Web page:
Learning Points from Matilda Ho’s TED Talk on “The Future of Good Food in China”

Good food in China? I thought that’s everywhere with the bevy of fine chinese dining restaurants splattered all around China. Turns out there is a larger issue at hand with the overuse of pesticides and chemicals. Matilda Ho, an entrepreneur, shares what she is doing about it.

She drew from the principle of patience, learnt from years of training in magic, to be applied to agriculture and food in general. Overuse of pesticides and chemicals is a direct result of farmers wanting to see results fast to outdo other farmers around them. By starting her own online market to bring organic and sustainable food to others, and insisting on no pesticides, chemicals, hormones and antibiotics, she hopes to provide for others in a responsible manner. Her ending statement where she said “We do not inherit the earth from our ancestors. We borrow it from our children.” struck something in me. If people can be less selfish thinking about themselves, and think for their children and grandchildren, perhaps we won’t be at the state we are currently in.


Learning Points from Diane Kelly’s TED Talk on “What We Didn’t Know About Penis Anatomy”

What’s there to learn about penis anatomy? Well, how it becomes erect for example. Diane Kelly, a biologist, studies this and shares her findings.

It turns out that the wall tissues of the penis are arranged at 0° and 90° to the longitudinal axis, which gives it strength against compression, tension and bending, as opposed to cross helical structures arranged at 45° to the longitudinal axis which lengthens, shortens and bends easily to external forces. With this knowledge, perhaps there might be applications in other fields that require a certain rigidity in their structures, or perhaps structures which can vary their arrangements based on need, such as collapsible structures which need strength when under load, but otherwise collapsible under storage. I think there are wide ranging applications for such a discovery.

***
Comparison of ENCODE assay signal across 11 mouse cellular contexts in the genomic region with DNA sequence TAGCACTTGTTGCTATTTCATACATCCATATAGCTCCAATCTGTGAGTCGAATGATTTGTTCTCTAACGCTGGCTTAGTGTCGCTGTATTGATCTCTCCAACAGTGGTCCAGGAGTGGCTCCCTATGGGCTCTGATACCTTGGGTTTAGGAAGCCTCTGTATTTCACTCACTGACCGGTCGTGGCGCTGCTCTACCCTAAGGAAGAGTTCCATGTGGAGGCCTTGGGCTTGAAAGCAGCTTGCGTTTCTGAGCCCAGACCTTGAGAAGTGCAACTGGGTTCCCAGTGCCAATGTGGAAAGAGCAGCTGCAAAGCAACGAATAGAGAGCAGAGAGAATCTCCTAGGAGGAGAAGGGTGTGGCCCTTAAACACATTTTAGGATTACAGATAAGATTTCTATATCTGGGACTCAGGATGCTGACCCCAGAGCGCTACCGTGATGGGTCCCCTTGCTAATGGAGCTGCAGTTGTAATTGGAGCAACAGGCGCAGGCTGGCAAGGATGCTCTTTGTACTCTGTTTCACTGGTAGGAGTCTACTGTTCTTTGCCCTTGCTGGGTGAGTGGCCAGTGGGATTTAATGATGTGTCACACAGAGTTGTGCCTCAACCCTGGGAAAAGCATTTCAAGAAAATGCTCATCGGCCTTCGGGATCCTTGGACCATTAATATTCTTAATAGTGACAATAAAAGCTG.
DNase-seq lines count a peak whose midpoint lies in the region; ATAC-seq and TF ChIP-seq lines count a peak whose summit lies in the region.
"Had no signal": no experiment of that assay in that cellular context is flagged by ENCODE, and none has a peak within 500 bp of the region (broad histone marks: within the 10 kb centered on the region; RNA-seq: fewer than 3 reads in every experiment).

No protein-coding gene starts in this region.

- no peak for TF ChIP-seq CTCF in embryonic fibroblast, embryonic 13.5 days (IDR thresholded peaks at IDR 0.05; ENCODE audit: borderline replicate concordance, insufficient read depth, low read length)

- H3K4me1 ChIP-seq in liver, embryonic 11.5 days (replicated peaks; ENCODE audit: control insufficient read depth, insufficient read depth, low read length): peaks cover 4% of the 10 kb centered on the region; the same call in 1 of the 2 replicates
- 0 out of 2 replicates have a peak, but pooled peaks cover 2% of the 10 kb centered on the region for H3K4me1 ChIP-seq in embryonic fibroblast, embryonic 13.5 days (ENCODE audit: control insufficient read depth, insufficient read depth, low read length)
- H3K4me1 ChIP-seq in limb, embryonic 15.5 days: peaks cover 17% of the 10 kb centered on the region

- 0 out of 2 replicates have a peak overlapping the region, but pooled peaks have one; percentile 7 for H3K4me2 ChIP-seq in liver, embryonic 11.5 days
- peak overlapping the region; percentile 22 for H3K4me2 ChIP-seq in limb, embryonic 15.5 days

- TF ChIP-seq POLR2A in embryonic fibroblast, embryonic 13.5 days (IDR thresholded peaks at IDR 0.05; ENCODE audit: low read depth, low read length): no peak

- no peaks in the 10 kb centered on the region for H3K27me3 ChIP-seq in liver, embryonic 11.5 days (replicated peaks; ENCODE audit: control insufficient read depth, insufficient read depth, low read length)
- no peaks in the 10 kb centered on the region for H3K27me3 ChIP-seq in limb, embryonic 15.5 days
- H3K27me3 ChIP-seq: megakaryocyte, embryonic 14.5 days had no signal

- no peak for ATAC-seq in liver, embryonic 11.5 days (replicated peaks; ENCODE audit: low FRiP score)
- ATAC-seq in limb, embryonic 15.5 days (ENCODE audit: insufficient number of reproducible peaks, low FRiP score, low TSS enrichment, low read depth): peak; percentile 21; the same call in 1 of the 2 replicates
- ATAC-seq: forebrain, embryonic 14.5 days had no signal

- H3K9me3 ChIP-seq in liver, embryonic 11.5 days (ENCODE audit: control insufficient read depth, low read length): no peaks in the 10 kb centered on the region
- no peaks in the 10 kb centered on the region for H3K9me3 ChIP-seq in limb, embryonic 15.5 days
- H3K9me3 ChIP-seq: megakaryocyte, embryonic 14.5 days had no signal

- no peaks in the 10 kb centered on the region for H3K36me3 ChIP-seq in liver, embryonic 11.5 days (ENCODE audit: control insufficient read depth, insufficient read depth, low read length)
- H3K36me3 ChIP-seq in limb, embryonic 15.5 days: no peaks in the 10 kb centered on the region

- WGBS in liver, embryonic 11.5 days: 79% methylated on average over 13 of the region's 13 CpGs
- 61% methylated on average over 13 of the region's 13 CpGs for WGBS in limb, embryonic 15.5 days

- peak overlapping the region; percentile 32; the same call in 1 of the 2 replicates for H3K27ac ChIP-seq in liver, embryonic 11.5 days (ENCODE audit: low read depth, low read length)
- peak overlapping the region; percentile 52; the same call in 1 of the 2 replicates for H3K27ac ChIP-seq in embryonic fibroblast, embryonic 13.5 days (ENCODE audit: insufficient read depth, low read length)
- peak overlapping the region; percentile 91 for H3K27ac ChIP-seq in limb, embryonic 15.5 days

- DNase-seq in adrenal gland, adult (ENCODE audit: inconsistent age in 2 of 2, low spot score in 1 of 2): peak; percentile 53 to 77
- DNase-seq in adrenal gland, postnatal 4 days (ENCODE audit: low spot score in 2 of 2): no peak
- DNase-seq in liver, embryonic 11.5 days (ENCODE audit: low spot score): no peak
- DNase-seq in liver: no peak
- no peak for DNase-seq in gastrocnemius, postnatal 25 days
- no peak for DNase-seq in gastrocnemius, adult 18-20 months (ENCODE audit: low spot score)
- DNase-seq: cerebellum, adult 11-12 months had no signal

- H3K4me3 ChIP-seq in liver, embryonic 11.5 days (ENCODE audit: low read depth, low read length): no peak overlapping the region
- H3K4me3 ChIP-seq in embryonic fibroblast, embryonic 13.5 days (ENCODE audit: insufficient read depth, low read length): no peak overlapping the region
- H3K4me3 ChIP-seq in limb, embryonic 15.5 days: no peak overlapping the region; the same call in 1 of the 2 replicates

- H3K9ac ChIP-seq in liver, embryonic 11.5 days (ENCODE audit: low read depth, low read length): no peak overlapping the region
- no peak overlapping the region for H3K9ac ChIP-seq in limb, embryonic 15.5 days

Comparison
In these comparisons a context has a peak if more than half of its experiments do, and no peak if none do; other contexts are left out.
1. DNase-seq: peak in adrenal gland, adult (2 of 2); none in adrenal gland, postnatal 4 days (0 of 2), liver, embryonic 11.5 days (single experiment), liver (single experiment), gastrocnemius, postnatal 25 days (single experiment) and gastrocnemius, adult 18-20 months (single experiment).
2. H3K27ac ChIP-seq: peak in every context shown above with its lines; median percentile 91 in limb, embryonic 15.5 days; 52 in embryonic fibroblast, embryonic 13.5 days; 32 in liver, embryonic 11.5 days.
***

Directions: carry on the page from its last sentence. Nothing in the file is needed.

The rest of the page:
Learning Points from Bill Gross’s TED Talk on “The Single Biggest Reason Why Startups Succeed”

Before watching this TED talk, my guess was funding inadequacy. Perhaps my guess would have been right if the talk was titled “Why startups fail”. But the biggest reason surprised me just as Bill Gross, the creator of Idealabs, which helps create new businesses.

In order of importance, the reasons are:

1. Timing

2. Team/execution

3. Idea

4. Business model

5. Funding

Timing mattered the most as it dictated whether your market is ready for what you are pushing for. Take for example airbnb, which sprang up at the height of the recession. Homeowners needed money to the extent that renting out rooms on short term basis to strangers became an option, and an attractive one at that contrary to what most investors who passed on the idea felt. I think the key is to monitor megatrends in the world and capitalise on them, possibly improving on the early movers’ business models along the way, such as how Facebook built on the failures of MySpace and Friendster, in a bid to connect people using technology. 

Learning Points from Dan Bell’s TEDx Talk on “Inside America’s Dead Shopping Malls”